MADISON, Wis.—July 30, 2021—Getting ready to send kids back to school can put a lot of stress on parents and children. Heading back to school after so many have been virtually learning from home will be another challenge altogether.
“When kids are transitioning back to school, it is a great time to take inventory of their health and encourage healthy habits as school routines are put back into their schedules,” said Dr. Robert Kettler, Medical Director for WPS Health Solutions. “This is especially true this year, as many children move from virtual education at home back to the classroom, it is important to take stock of your child’s health.”
Vaccines are critical to protecting your child’s health and the health of those around them, especially when they are in vulnerable communities.
It’s always a good idea to check with the school nurse or local school district before the school year begins to make sure your child is up to date with vaccinations.
Allergies and asthma
There can be many allergy and asthma triggers in the classroom, including dust mites, mold, chalk dust, and animal dander.
Recess, no matter how fun, can also hold many outdoor triggers such as pollen and other allergens. Indoors, reducing dust mites and other allergens in your home can help improve allergy and asthma symptoms.
Teach children not to share hats, wigs, hair ribbons and ties, combs, brushes, scarves, or other attire at school.
You should examine your child’s head, especially behind the ears and the nape of the neck, for crawling lice.
Keep an eye out for uneven shoulders or hips and make sure your child gets regular scoliosis checkups at their annual physical.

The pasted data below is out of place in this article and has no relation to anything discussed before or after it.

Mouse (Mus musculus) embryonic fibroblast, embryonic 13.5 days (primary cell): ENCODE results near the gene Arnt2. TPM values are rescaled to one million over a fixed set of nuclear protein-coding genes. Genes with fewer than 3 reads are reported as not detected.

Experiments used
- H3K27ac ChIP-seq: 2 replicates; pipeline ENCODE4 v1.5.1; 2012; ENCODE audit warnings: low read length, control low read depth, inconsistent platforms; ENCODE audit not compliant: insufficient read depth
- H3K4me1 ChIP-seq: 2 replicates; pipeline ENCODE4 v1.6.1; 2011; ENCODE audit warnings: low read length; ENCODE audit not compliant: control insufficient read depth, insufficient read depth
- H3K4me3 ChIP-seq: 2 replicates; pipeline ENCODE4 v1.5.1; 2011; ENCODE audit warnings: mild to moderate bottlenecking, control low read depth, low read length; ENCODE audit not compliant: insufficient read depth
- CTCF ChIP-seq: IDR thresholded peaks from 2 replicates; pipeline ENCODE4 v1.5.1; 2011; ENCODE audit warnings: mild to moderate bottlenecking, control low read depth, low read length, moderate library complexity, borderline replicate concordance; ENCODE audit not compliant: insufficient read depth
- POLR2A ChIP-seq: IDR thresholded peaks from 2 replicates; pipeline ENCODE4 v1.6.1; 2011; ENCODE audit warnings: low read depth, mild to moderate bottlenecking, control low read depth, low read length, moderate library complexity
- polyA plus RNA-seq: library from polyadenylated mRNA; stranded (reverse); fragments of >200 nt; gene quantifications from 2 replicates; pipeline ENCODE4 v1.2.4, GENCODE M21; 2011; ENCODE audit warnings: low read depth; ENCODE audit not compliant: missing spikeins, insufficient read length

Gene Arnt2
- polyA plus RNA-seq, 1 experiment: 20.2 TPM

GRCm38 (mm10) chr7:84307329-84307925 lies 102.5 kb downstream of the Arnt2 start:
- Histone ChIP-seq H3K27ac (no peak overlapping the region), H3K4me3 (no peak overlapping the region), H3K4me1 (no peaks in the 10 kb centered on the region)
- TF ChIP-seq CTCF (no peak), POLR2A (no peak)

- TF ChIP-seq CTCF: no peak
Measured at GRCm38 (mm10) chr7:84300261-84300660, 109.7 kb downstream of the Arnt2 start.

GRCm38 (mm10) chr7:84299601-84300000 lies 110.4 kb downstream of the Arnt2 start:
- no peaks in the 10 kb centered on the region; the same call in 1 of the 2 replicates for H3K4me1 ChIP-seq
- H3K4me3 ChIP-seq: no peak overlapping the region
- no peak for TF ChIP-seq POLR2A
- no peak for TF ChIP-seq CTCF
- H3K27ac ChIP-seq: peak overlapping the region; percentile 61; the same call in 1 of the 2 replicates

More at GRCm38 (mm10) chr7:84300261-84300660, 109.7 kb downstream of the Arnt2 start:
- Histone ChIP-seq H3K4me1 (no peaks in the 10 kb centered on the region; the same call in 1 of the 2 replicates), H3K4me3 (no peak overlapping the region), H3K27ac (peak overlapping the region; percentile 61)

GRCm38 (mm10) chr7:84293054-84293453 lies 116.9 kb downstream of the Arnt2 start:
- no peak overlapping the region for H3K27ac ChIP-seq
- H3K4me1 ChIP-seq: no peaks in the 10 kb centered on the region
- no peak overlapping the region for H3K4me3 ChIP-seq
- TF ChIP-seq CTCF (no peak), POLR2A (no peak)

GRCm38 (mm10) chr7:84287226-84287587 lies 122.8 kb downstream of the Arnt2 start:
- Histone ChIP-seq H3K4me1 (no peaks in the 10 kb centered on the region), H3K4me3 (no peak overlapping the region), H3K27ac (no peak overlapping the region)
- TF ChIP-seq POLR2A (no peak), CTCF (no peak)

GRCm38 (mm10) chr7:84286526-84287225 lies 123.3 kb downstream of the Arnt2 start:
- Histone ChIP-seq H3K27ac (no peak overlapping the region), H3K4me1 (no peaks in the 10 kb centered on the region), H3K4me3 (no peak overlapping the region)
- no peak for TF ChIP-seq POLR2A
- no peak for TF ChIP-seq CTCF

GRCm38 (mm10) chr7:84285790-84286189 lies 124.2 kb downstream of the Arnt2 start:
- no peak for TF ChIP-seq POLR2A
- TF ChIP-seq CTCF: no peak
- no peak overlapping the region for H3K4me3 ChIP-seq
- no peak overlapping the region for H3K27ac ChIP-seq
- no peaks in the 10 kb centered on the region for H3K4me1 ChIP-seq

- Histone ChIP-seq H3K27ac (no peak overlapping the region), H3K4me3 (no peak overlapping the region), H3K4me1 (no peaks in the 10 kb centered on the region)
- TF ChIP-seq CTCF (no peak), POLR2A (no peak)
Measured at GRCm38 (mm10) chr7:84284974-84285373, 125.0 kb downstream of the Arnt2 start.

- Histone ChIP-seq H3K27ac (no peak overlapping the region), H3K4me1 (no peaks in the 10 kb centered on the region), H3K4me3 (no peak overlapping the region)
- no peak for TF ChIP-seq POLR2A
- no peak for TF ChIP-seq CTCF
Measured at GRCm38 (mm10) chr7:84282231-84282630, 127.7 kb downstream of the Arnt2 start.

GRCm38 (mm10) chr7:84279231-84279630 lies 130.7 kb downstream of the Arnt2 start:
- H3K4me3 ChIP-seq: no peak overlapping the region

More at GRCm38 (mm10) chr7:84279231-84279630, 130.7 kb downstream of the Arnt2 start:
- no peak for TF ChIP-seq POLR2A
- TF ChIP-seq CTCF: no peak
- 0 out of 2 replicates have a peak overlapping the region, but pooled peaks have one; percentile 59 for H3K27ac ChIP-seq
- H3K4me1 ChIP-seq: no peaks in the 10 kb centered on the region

Changes in behavior, academic problems, anxiety, depression, and self-harm are all signs of bullying. Many children do not seek help or notify adults about being bullied.
If you notice your child squinting, tilting their head, holding books or devices too closely, or having headaches, those are some signs that your child may have a vision problem.
Dr. Kettler encourages families to follow the Centers for Disease Control and Prevention (CDC) guidelines related to COVID-19, vaccinations, and wearing face coverings. He added, “In addition to face coverings and social distancing, take added protective measures such as teaching good hygiene. Proper handwashing and covering your mouth when you sneeze are important as students return to school.”
The CDC recommends a face covering for children (age 2 and older) who are not fully vaccinated.
Flu and other infections
Experts at Johns Hopkins University recommend that all children get vaccinated against influenza annually. To help protect them and others against infections, teach children not to share things like lip balm, eating utensils, or drinking glasses. Follow the same precautions you would for COVID-19 and keep children home from school when they do not feel well.
Stress and anxiety
Many children will need support and time to adjust to being back at school. After over a year of many being homebound, experiencing loss and isolation, be aware of not just the physical concerns of your children but also the mental concerns.
Practice separating with a routine to help with separation anxiety after a year of families being together. Emphasize safety measures and let children know what schools are doing to keep them healthy.
Many children just need support and time to adjust, but if children need further support, they can work with a therapist, school counselor, a nurse, as well as teachers to make sure everyone is on the same page.